The Rev. Ben Jefferies is a sinner, grateful to the Lord for his mercy. He grew up in England, and emigrated to the United States in 1999. He went to Wheaton College, and several years later discerned a call to ministry and went to seminary at Nashotah House Theological Seminary. He was ordained to the priesthood by Archbishop Duncan in 2014. He currently serves The Good Shepherd Anglican Church in Opelika, Alabama. He served on the Liturgy Task Force of the ACNA from 2015-2019, and was the lead designer for the production of the printed prayer book. He continues as the Assistant to the Custodian of the Book of Common Prayer (2019), and serves on the board of directors of Anglican House Media Ministries. He is married with three daughters.

'Is Genesis 7 Inerrant?' have 5 comments

  1. March 24, 2021 @ 5:51 pm Drew

    While the scientific problems currently associated with Young Earth Creationism are a problem that need to be faced with honesty, I find the thousands of flood traditions distributed throughout the world, many with striking similarities in their details to the biblical account, to be very strong evidence for a historical understanding of Genesis 7. That sort of thing does not happen by chance; it happens when all humans are descendants of Noah.


  2. March 25, 2021 @ 2:13 pm John W

    Thank you for this article, Fr. Jeffries. I share your concern that we not metaphorize portions of Scripture that are not meant to be metaphors, even and especially those parts that seem strange or impossible. As you say, we believe in a God-Man who died, rose from the dead, and sits bodily at the right hand of God. To this article, I would offer a critique, and a question.

    First, the question: are some of these contradictions between the factual claims made by Scripture and those made by science real contradictions, or only apparent? Could some of them come down to the Scriptural accounts being factual, but not technical? For example, many years ago I read some Christian scientists (meaning, of course, scientists who are Christian, not members of the Christian Scientist sect) who believed in an old earth. Their position on the Flood narrative was that it should be taken as being written in the context of the human population at the time, which had not yet expanded beyond the Mediterranean region. Thus, a flood could be truly said to be worldwide without requiring that it also include Antarctica and North America, since the “world,” in that sense, is defined by the human population. And it could truly be said to have covered every mountain up to fifteen cubits deep, without requiring that “every” include Mt. Everest. Such an understanding would seem to fit theologically, since it is Man’s sinful twisting of his position as ruler of creation which requires the earth to be cleansed. Is that still at odds with the statement that everything “under the whole heavens” died? I don’t know, but I would be willing to say that the factual claims made by ancient peoples need not be worded in the same way as the kind of technical language perhaps expected by modern historians.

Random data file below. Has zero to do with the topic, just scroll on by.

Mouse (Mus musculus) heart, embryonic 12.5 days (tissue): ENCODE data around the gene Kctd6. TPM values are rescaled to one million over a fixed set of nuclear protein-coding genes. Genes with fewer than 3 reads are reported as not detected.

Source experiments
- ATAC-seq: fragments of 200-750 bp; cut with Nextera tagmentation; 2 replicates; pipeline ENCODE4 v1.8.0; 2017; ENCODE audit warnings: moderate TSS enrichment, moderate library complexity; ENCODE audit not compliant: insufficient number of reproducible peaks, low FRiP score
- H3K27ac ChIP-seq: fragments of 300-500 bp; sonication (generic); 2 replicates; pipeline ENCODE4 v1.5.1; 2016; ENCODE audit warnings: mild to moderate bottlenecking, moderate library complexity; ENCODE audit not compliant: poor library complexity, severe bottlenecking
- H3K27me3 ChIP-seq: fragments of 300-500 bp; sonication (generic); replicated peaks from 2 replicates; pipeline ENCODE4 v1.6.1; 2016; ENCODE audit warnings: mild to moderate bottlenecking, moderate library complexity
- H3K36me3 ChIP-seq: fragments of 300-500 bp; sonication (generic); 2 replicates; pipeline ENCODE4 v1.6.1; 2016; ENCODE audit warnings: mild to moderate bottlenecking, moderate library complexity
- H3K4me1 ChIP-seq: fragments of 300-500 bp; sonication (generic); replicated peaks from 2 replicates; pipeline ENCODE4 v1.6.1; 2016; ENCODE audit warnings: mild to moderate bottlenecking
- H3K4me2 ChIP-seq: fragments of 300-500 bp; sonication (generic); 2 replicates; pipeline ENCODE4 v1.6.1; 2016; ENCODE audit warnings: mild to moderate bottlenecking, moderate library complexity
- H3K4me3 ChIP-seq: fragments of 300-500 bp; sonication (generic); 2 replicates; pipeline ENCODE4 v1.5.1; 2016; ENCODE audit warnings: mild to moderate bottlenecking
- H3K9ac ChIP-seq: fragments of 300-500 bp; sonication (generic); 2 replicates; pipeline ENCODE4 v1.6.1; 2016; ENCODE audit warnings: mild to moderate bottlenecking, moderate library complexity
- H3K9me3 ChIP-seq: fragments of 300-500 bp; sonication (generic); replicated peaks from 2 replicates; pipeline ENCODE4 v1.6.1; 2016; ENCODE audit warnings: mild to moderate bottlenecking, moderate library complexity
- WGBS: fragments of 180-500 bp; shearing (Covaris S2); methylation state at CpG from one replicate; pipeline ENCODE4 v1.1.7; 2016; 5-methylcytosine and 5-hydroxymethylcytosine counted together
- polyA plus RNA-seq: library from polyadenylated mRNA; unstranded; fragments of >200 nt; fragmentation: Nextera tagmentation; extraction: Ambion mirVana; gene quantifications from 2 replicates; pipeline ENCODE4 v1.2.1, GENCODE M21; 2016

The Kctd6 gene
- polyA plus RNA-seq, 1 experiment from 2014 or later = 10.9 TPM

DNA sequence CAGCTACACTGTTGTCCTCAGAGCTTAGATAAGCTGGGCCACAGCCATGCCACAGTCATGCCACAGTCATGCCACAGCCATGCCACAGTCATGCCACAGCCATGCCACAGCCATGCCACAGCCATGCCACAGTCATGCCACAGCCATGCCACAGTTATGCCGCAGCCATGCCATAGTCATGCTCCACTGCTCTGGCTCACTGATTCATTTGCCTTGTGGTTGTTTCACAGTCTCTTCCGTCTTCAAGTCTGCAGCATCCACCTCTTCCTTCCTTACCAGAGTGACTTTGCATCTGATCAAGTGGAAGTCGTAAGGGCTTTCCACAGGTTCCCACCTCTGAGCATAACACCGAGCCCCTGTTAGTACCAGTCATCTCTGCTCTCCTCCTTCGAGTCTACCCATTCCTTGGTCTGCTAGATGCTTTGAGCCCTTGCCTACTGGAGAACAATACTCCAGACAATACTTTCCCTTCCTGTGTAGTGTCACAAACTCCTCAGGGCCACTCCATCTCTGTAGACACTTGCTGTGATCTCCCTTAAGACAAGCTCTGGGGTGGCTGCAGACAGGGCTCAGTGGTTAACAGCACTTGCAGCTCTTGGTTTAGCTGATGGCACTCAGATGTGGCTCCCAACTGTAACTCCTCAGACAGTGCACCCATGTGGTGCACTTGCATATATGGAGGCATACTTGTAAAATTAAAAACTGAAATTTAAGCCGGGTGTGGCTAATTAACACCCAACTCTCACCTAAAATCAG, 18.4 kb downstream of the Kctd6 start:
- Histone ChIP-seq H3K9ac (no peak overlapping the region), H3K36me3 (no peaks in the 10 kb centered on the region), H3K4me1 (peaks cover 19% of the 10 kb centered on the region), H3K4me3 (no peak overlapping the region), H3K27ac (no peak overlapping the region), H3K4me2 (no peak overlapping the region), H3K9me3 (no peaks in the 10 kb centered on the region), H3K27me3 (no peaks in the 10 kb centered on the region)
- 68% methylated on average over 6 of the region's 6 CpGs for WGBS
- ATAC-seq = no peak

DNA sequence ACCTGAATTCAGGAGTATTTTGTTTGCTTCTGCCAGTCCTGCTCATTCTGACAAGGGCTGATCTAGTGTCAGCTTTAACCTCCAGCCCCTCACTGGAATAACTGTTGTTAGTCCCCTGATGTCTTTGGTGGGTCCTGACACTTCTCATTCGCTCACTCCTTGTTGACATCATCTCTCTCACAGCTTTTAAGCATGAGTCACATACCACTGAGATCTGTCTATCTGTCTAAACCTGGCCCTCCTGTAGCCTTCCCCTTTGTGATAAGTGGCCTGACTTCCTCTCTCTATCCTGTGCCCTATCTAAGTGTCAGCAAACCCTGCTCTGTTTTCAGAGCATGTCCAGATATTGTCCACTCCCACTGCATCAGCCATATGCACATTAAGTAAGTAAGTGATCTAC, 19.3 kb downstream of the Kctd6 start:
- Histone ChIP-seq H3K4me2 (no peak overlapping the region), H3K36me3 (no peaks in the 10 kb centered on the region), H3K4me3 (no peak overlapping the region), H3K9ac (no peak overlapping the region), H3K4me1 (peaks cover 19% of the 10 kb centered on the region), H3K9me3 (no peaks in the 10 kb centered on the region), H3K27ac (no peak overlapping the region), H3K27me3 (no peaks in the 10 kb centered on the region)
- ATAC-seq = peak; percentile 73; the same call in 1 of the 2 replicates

As for my critique, I don’t think we have to make belief in the factual nature of Genesis 1-7 an all-or-nothing affair. Certain claims have greater importance tied to their being factual, rather than metaphorical (though both still true). To believe in the existence of a single individual named Adam who was the first man, and a single individual named Eve who was the first woman, does not also require that one believe the earth was created six thousand years ago. The former is, I think, necessary to believe, based on the theological implications drawn from it by Paul, and even by Jesus Himself. The latter is, I think, not required by the biblical narrative. And, relating to my above question, it may not even require jettisoning a “literal” interpretation, as I seem to recall that the word “day” can denote simply a long period of time without requiring it to be made figurative (again, it has been many years since I last studied this, and I am no Hebrew scholar, so I might be entirely off-base).


    • April 7, 2021 @ 11:45 am Ben Jefferies

      Dear John W —

      The trouble is: scientific consensus would place “Adam” around 100,000 BC. They usually place him in Africa, not the Mediterranean. But even so, if we try on your hypothesis as a mediating solution between the Bible and Science — what we have is a human race: 10 generations following Adam, that lived ~100,000 years ago. If a local flood killed all them, that would mean that “all human beings” were killed, and thus it would harmonize with the Biblical text, but it would not account for the fact that the Bible also says all wildlife — including all birds — everything “on the whole face of the earth” was also killed. Also, it would mean that we have roughly 96,000 years of missing links in the genealogical chain that Genesis, Chronicles, and Luke are so careful to narrate as linking-history. So alas, positing a local flood for a small human population circa 100,000 bc doesn’t resolved the difficulties, to my mind.


  3. March 25, 2021 @ 8:04 pm Charles F Sutton, Jr

    I took OT survey from Dr Meredith Kline, Sr, at Gordon-Conwell in 1974. He said that, in his understanding of the text, it was a very large but not universal flood, which destroyed all human life save Noah and his family, before humanity had spread beyond the Middle East. He was an old-earth creationist. It is now nearly fifty years since I took the course, so I am foggy on the details of what he said, but he certainly knew his Hebrew (and Ugaritic, etc).


    • April 7, 2021 @ 11:46 am Ben Jefferies

      Dear Charles —

      As I just commented above to John:

      The trouble is: scientific consensus would place “Adam” around 100,000 BC. They usually place him in Africa, not the Mediterranean. But even so, if we try on your hypothesis as a mediating solution between the Bible and Science — what we have is a human race: 10 generations following Adam, that lived ~100,000 years ago. If a local flood killed all them, that would mean that “all human beings” were killed, and thus it would harmonize with the Biblical text, but it would not account for the fact that the Bible also says all wildlife — including all birds — everything “on the whole face of the earth” was also killed. Also, it would mean that we have roughly 96,000 years of missing links in the genealogical chain that Genesis, Chronicles, and Luke are so careful to narrate as linking-history. So alas, positing a local flood for a small human population circa 100,000 bc doesn’t resolved the difficulties, to my mind.